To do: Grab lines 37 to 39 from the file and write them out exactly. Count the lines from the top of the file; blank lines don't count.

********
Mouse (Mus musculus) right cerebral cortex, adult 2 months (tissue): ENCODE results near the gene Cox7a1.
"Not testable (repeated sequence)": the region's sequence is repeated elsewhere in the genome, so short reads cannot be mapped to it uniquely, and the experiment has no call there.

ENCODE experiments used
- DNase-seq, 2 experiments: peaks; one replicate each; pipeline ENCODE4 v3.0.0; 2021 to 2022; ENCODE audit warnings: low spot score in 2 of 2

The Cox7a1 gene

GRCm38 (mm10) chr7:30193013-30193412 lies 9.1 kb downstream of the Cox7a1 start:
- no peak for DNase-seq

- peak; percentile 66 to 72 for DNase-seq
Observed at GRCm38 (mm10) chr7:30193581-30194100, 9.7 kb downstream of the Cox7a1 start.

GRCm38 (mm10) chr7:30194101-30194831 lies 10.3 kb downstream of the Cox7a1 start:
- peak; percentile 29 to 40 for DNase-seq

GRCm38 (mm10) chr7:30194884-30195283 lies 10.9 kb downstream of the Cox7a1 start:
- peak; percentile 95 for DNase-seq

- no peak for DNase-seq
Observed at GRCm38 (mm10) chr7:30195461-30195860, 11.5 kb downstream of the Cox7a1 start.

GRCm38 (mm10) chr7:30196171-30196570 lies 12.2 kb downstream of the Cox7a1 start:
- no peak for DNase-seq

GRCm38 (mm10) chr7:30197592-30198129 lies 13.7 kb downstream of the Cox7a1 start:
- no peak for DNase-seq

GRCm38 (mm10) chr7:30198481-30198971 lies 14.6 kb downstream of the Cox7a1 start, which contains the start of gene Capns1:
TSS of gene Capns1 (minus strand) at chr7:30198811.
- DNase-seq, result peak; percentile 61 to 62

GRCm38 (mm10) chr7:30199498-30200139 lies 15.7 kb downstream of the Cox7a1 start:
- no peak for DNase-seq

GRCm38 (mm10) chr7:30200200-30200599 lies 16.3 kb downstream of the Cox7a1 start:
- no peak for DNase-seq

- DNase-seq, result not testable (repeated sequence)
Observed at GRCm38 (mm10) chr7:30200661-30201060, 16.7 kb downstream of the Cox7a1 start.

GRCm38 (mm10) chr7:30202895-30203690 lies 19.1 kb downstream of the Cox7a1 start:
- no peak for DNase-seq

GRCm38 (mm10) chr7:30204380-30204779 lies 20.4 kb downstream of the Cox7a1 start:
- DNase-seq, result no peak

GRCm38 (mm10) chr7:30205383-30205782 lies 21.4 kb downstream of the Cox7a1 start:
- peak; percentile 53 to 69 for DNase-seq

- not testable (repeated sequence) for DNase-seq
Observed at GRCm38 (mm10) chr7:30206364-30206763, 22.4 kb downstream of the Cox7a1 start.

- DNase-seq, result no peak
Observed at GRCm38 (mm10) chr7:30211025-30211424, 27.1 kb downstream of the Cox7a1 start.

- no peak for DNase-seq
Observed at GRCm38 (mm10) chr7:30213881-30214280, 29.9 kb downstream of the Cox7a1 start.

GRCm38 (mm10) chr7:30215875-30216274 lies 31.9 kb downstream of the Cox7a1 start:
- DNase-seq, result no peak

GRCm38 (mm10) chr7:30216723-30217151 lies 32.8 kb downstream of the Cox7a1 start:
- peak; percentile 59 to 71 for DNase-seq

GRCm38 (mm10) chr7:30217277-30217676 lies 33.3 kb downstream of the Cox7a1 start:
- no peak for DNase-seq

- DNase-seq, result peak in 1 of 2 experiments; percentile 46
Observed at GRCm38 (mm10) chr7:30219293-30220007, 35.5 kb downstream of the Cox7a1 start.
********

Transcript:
- DNase-seq, result no peak
Observed at GRCm38 (mm10) chr7:30211025-30211424, 27.1 kb downstream of the Cox7a1 start.

- no peak for DNase-seq